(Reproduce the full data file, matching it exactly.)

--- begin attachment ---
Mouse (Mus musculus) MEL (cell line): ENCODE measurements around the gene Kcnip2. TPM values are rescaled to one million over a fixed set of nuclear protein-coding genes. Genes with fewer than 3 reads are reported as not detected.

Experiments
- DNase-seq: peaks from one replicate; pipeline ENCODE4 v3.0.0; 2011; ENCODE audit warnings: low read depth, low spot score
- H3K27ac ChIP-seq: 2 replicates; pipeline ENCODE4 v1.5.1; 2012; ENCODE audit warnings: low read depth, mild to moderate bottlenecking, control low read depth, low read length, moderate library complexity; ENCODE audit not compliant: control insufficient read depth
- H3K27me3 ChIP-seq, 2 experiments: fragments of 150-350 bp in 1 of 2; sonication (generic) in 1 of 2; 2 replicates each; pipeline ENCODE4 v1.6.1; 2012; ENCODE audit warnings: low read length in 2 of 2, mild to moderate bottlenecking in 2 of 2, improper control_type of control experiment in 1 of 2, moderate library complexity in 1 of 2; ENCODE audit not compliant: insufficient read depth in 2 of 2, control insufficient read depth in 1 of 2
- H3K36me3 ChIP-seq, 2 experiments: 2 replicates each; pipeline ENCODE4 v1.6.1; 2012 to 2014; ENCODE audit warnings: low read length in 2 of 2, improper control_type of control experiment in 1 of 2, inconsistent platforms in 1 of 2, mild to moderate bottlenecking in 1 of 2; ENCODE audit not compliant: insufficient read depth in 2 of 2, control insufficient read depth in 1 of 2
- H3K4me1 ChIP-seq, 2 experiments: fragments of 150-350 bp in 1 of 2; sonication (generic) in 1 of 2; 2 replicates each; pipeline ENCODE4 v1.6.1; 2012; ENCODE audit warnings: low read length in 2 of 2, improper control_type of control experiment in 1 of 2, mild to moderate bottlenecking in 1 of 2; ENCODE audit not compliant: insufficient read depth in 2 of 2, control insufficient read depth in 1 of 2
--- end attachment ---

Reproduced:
Mouse (Mus musculus) MEL (cell line): ENCODE measurements around the gene Kcnip2. TPM values are rescaled to one million over a fixed set of nuclear protein-coding genes. Genes with fewer than 3 reads are reported as not detected.

Experiments
- DNase-seq: peaks from one replicate; pipeline ENCODE4 v3.0.0; 2011; ENCODE audit warnings: low read depth, low spot score
- H3K27ac ChIP-seq: 2 replicates; pipeline ENCODE4 v1.5.1; 2012; ENCODE audit warnings: low read depth, mild to moderate bottlenecking, control low read depth, low read length, moderate library complexity; ENCODE audit not compliant: control insufficient read depth
- H3K27me3 ChIP-seq, 2 experiments: fragments of 150-350 bp in 1 of 2; sonication (generic) in 1 of 2; 2 replicates each; pipeline ENCODE4 v1.6.1; 2012; ENCODE audit warnings: low read length in 2 of 2, mild to moderate bottlenecking in 2 of 2, improper control_type of control experiment in 1 of 2, moderate library complexity in 1 of 2; ENCODE audit not compliant: insufficient read depth in 2 of 2, control insufficient read depth in 1 of 2
- H3K36me3 ChIP-seq, 2 experiments: 2 replicates each; pipeline ENCODE4 v1.6.1; 2012 to 2014; ENCODE audit warnings: low read length in 2 of 2, improper control_type of control experiment in 1 of 2, inconsistent platforms in 1 of 2, mild to moderate bottlenecking in 1 of 2; ENCODE audit not compliant: insufficient read depth in 2 of 2, control insufficient read depth in 1 of 2
- H3K4me1 ChIP-seq, 2 experiments: fragments of 150-350 bp in 1 of 2; sonication (generic) in 1 of 2; 2 replicates each; pipeline ENCODE4 v1.6.1; 2012; ENCODE audit warnings: low read length in 2 of 2, improper control_type of control experiment in 1 of 2, mild to moderate bottlenecking in 1 of 2; ENCODE audit not compliant: insufficient read depth in 2 of 2, control insufficient read depth in 1 of 2